Century-old photograph of members of AME Trinity Church sparks interest
NEWARK – A picture can be worth a thousand words, but it can also create a thousand questions, especially if it’s a large, hundred-year-old group photo clearly showing many faces.
This is the case with a 1920 photograph of 82 members of the Trinity African Methodist Episcopal Church standing in front of their soon to be demolished downtown Newark church which has been replaced by a structure now located in 64 E. Church St.
The Newark Public Library released the 3-by-5-foot photo to the community on Thursday, enlarged from an 8-by-10 photo obtained of Rebecca Shackleford Black, whose grandmother, aunts and uncles appear on the picture.
Jack Goodman, a specialist in the history of the library, said 27 people in the photo have been identified so far.
The library displayed the photograph on the second floor of its downtown Newark branch to pay tribute to the local black community and AME Trinity Church, but also as a community project to uncover and preserve local history.
“At one point in 1920, in late spring or early summer, the congregation of AME Church in Newark gathered outside the doors of their building for the photograph,” said Jack Goodman, specialist in the history of the library. “The image bears witness to the congregation in a time of transition.
“The structure behind them, which was a former second Presbyterian church, would soon be demolished and a new building would rise in its place.”
The photo shows longtime member of AME Trinity Church Bette Croom, who died in 2001 at the age of 82, as a baby in a stroller. Croom, who retired after 17 years as a supply specialist at Newark Air Force Base, was a local leader with decades of service in community organizations.
Croom told The Advocate in 1998 that her father nicknamed her “Cyclone” when she was little because she was very busy and active.
It also includes Daniel Guy, who was born free in Ohio in 1851, but spent his youth in a country that would wage a civil war against black slavery. Guy attended Oberlin University, was a long-time teacher and administrator of the Newark Colored School on Hoover Street, and was an administrator of his church. He died in 1942.
“The older members in this photo lived in a United States that tolerated legal slavery,” Goodman said. “Younger people would witness the civil rights movement. This is an opportunity to shine the spotlight on an important group in Newark’s history.
“History is an ongoing process. Our knowledge of the past is being expanded and rewritten to reflect our growing understanding. This project seeks community knowledge to deepen our understanding of history.”
Shackleford Black, who attended the unveiling, said the photo included the mother of Robert Weaver, Licking County’s first black judge. Pictured is Frank Beecher Norman, a master mason who helped build the current church, she said.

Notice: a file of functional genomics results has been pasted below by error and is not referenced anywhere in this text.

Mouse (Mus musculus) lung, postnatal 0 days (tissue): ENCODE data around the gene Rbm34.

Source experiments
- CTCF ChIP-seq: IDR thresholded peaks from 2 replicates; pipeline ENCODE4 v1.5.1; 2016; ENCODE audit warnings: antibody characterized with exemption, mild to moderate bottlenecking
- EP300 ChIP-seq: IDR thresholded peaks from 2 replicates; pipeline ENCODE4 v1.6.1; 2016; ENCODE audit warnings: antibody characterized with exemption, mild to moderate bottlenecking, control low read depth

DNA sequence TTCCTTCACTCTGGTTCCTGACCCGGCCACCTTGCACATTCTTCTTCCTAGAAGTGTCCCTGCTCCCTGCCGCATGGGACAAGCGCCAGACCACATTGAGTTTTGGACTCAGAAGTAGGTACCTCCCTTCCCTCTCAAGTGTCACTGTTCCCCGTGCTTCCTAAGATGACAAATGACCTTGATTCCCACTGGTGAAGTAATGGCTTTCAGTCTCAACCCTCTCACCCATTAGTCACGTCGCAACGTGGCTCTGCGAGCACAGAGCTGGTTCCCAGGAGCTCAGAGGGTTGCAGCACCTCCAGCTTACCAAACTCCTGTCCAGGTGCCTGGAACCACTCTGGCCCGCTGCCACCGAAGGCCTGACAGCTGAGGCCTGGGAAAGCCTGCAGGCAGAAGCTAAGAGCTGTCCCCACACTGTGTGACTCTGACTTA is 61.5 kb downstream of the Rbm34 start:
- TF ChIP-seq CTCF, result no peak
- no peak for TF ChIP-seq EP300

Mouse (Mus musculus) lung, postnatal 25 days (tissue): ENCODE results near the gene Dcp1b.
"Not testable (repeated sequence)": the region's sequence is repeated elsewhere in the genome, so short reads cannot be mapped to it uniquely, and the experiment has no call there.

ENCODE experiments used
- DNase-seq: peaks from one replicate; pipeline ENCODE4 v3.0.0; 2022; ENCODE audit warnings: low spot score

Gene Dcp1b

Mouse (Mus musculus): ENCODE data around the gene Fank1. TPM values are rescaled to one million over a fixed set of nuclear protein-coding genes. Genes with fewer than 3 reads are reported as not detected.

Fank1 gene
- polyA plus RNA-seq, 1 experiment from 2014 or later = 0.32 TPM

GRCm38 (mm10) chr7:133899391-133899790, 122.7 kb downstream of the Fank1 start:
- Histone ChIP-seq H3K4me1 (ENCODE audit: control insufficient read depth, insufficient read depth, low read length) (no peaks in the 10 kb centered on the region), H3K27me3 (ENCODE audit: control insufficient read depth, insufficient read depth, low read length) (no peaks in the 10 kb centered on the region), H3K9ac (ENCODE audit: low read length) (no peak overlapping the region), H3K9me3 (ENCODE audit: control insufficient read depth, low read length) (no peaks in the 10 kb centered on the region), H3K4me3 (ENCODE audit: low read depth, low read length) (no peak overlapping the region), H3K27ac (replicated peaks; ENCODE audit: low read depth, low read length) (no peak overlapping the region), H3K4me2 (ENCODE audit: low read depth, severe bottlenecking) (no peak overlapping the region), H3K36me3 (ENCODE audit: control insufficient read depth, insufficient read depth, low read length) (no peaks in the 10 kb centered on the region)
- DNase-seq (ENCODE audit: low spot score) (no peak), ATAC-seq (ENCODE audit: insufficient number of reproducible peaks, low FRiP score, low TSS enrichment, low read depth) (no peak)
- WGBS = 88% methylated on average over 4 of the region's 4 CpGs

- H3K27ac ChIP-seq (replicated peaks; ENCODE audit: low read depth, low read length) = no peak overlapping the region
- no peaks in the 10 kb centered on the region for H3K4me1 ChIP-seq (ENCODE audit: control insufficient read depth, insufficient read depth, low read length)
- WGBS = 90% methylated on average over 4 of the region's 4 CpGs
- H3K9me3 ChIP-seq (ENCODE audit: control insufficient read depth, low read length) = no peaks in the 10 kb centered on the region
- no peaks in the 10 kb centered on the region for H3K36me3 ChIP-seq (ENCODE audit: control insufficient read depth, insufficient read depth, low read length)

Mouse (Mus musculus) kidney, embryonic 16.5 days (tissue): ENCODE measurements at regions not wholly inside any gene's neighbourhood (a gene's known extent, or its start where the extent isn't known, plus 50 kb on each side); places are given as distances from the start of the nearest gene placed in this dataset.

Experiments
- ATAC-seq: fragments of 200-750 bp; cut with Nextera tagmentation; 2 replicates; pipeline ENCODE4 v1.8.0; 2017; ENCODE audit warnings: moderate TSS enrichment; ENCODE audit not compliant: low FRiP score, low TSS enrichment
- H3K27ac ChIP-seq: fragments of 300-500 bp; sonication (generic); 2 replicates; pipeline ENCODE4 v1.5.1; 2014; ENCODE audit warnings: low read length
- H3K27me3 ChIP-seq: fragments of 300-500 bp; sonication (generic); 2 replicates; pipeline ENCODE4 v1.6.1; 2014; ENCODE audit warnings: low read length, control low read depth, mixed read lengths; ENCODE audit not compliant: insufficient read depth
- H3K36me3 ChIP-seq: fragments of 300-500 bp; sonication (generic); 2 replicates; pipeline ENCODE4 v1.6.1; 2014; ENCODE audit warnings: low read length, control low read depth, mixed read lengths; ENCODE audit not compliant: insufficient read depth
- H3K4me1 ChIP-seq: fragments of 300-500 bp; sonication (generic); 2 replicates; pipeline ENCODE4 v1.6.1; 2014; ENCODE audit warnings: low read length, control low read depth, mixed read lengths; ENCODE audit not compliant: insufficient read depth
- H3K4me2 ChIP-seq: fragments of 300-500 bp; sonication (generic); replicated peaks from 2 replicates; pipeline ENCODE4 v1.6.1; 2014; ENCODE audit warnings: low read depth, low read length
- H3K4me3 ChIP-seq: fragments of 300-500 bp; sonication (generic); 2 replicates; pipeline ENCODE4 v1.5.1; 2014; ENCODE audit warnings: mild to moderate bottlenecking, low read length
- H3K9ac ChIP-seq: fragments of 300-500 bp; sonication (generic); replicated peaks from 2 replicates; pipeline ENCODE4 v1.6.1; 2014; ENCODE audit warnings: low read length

“It’s really something to be recognized for their accomplishments,” Shackleford Black said. “These people were hard workers and went through so much.”
Shackleford Black sisters Geneva Black and Kathryn Thomas also attended the event, as did Trinity AME Church pastor Bruce Wynn and Licking County NAACP president Bryanna Stigger.
Stigger said: “In this photo I see beauty and determination. It was really personal for me to learn our history. I went to Newark City schools and never heard this story about myself.
Doug Stout, the Licking County Library Veterans Project Coordinator, saw the photo when Shackleford Black showed him photos of the family’s veterans.
“She had all of her genealogy stuff laid out and I said I can scan this (photo from 1920),” Stout said. “It was in my office when I took it out on my computer and it was great, with everyone and it was so clear that I fell in love with the photo.
Twitter: @ kmallett1958
History of AME Trinity Church
1835: First organization of the Black Christian congregation of Newark, which had no dedicated worship space for decades, using space leased from other organizations.
1861: Construction of the first dedicated worship space, the “Colorful Chapel” on Quatrième and Église streets.
1867: Church purchased 64 E. Church St., the former Presbyterian Church.
1881: The Church had about thirty members.
1897: Congregation formally incorporated into the African Methodist Episcopal Church.
1920: Demolition of the old church and completion of the new church, which still exists today.
October 22, 1920: The cornerstone of the new church is laid, followed by a parade, music and a large rally.
March 27, 1921: Dedication of the new church.